You Through the Underwriter’s Eyes — Capacity

What is an underwriter? This is the person who will review your file to make sure you meet the guidelines set forth by the program you’re doing.  Underwriters determine if you are a good credit risk for the bank or lender, so they look at four different aspects of your situation.  We call these the four C’s to underwriting – capacity, credit, cash and collateral.  This blog focuses on your income and employment, which fall under capacity.

Employment is NOT necessary to get financing, but what is necessary is income to determine you have the ability to repay your new loan plus any other debts you have. Non-employment income can come from social security, disability, pension, alimony, child support or even interest you’ve earned via investments.  Depending on the loan program you’re doing, we need to verify a history of receipt and determine that it will continue for at least three years.  Depending on the income type, the methods we use to verify the income will vary.

With employment, the underwriter is looking at past history and the likelihood of job continuation. We realize that no one knows when a job may end, but past history and a current verification from your employer will help us answer that question.  Sometimes an employer will write “no” in the box labeled “probability of continued employment.”  If that happens, we may have a difficult time justifying the employment, thus income, we are using for your qualifications.

The underwriter is also looking for a two-year work history if we are using employment income for qualifying. You don’t need the same job for the last two years, though that’s certainly preferable.  If you had been out of work for an extended period of time, say three – six months, you may have to be on your new job for a certain timeframe to use the income for qualifying.  That timeframe will vary on programs.  We still would need to verify a two-year work history prior to the time off.  If you were a student in the last two years, for instance, we can use this as part of your “job” history and would obtain unofficial transcripts from you to prove this.

If you have a history, especially in the last 12 months, of changing jobs frequently (more than two – three times), this may make it tougher to use the income as well since it’s hard to predict, based on history, that the current job we’re using for income will be stable. Certainly, people change jobs to get better pay, hours or even benefits.  We aren’t faulting you for bettering your situation and applaud that, but frequency of those changes could be harmful.

What about changing jobs in the process? It is certainly acceptable to do so, but you should always check with your loan officer first.  Remember, underwriters are using your current income pay structure to determine your qualifications.  Let’s say you are a salaried employee now and have the option to go to a base (less per year) plus commission.  My guess is you may take this option since you may have a higher earning potential.  The problem is that lenders can only use the commission income for qualifying if you have a two-year history of receiving this type of income.  If you don’t, then the numbers the lender has given you would be inaccurate since they were based on the higher salary, not the lower new base pay.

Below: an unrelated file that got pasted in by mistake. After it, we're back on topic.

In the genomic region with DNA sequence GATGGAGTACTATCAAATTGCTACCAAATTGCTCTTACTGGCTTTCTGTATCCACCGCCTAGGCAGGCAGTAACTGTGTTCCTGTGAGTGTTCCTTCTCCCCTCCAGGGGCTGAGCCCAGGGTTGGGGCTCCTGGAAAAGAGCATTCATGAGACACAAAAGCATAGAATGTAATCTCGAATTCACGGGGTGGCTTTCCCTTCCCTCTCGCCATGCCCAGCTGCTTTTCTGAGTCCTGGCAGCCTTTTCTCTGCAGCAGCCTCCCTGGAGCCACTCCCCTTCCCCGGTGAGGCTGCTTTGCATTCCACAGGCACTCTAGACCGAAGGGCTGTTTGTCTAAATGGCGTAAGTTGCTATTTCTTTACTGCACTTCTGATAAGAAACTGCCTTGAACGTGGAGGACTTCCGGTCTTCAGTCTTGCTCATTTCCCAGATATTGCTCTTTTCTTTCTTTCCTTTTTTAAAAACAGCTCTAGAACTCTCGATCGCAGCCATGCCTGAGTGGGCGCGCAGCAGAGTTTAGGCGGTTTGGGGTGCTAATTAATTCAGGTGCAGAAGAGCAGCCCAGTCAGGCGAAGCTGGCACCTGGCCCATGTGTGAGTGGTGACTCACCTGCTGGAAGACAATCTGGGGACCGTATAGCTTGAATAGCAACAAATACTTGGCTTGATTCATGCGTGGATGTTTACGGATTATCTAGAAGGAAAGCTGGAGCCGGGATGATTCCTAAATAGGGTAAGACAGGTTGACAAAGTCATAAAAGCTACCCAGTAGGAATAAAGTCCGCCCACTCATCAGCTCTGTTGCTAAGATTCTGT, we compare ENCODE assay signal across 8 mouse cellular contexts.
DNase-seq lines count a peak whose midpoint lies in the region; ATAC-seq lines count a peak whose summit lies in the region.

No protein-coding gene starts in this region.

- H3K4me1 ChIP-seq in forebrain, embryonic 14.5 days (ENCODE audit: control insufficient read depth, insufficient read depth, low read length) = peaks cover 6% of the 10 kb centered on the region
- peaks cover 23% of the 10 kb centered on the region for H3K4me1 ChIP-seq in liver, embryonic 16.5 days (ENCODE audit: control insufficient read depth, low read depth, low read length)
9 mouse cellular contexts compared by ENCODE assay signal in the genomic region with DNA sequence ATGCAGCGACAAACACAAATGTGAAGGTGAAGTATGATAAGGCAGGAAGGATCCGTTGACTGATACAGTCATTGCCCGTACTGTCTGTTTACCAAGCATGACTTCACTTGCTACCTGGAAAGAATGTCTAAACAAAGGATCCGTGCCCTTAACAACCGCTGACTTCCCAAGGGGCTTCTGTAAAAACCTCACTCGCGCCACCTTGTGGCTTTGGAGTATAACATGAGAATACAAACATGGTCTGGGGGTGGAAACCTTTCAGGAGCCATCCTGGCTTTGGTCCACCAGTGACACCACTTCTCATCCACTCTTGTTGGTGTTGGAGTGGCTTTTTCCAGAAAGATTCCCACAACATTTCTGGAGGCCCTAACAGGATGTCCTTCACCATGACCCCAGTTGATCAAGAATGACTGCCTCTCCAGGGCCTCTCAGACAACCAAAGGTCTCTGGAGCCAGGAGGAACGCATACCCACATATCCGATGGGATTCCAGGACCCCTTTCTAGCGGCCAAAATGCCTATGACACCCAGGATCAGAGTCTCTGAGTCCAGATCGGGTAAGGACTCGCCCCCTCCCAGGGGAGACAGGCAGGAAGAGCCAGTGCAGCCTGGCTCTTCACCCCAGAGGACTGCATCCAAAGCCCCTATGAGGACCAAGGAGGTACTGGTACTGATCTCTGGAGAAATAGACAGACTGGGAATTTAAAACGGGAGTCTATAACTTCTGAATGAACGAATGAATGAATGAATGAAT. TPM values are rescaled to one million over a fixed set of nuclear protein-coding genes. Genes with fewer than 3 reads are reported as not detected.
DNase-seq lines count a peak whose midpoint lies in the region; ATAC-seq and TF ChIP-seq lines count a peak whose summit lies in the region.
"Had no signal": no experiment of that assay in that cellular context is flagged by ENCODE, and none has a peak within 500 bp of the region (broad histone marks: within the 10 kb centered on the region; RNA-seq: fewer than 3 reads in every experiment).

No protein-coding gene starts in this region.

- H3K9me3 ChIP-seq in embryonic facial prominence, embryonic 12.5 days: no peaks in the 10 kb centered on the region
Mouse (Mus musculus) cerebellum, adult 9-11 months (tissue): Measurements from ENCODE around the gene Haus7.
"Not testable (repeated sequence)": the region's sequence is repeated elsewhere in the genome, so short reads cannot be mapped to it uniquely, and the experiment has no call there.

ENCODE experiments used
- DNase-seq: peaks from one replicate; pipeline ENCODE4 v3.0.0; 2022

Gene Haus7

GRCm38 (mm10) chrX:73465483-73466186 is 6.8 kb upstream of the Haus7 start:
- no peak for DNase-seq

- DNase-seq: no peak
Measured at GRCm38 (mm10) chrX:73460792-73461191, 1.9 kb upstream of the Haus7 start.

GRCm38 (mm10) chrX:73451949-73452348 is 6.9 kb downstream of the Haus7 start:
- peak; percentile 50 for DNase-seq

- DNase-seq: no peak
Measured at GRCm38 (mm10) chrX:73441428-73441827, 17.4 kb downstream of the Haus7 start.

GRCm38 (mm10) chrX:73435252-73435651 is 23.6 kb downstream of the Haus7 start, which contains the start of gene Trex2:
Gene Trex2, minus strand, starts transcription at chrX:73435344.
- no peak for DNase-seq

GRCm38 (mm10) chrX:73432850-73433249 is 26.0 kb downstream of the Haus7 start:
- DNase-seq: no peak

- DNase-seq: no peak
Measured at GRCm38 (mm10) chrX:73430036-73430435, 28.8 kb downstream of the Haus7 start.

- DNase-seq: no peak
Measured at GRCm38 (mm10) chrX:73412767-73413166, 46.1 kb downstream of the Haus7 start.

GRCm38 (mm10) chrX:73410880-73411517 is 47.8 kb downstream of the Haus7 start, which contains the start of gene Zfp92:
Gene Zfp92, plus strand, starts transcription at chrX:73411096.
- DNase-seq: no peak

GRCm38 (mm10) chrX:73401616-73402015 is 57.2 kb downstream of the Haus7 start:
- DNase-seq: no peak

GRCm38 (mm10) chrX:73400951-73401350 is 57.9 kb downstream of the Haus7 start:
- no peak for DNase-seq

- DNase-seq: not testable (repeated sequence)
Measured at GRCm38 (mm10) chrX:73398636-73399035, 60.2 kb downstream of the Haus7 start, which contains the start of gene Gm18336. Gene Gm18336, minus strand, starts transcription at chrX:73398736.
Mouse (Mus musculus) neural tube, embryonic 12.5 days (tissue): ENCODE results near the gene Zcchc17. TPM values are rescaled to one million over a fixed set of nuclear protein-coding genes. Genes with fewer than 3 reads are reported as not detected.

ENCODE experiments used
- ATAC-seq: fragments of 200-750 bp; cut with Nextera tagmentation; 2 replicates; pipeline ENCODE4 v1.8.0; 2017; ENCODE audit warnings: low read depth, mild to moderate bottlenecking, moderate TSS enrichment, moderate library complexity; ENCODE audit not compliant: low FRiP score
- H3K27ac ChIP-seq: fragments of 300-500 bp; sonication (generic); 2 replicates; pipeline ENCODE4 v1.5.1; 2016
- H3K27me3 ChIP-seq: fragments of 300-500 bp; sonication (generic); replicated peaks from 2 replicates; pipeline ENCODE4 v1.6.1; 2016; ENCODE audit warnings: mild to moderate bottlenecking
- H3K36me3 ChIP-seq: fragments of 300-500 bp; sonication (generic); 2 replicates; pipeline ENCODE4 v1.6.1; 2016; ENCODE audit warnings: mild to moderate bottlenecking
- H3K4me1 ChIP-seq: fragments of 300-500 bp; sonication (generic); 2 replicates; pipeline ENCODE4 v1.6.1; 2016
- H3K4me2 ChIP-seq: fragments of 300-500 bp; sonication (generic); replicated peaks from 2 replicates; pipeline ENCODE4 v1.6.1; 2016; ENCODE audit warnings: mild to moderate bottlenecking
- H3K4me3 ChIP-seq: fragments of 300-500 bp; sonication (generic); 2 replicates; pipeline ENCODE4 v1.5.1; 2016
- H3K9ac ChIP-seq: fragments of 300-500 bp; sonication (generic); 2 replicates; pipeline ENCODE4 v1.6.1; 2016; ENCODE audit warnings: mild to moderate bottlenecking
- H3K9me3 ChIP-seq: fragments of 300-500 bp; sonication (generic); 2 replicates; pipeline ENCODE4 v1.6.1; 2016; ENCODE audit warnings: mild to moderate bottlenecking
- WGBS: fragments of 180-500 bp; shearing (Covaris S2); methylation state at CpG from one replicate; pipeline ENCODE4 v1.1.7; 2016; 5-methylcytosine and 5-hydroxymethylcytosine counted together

And yes, we really like things in two’s! For instance, when it comes to income, or your capacity, we look at types of income differently.  If you are salaried, we can use that as your income and like any proof, we will confirm this with recent paystubs, W2s and possibly tax returns.  If you are hourly, and you work the same hours per week, we can use that easily enough.

If you work variable hours, then we may need to average your income over the last two years and current year to determine what your monthly income works out to be. Commission, overtime, bonus, tips and self-employment all need to have a two-year history to use it for qualifying.  Sometimes, a lesser time frame is allowed, but that is dependent on the type of income and loan program you’re doing, as well as your specific situation.  This income, since variable, will be averaged over 24 months and if it’s declining, we may have to use the lower income or could not use it.

Interestingly, lenders will use your GROSS income to determine qualifications (unless you’re self-employed, then net is used). Seems a little odd to do this since you don’t get that much in your paycheck, do you?  But, we have to put all people on the same playing field.  If two people had the same salary, but one opted to put max into their 401K and the other had health insurance costs, their net income would be vastly different, possibly giving one person more qualifying ability over the other.  So, we use gross income and we use something called ratios to determine your qualifications.  This just means, based on the program you’re doing, we take a percentage of your gross income and subtract your monthly obligations to determine a maximum payment you can afford – but that’s another blog!

In the lending puzzle, capacity – income and employment, is just one piece of how you are looked at from the underwriter.  Next up will be credit and really, for some, that is the cornerstone of starting your financing process.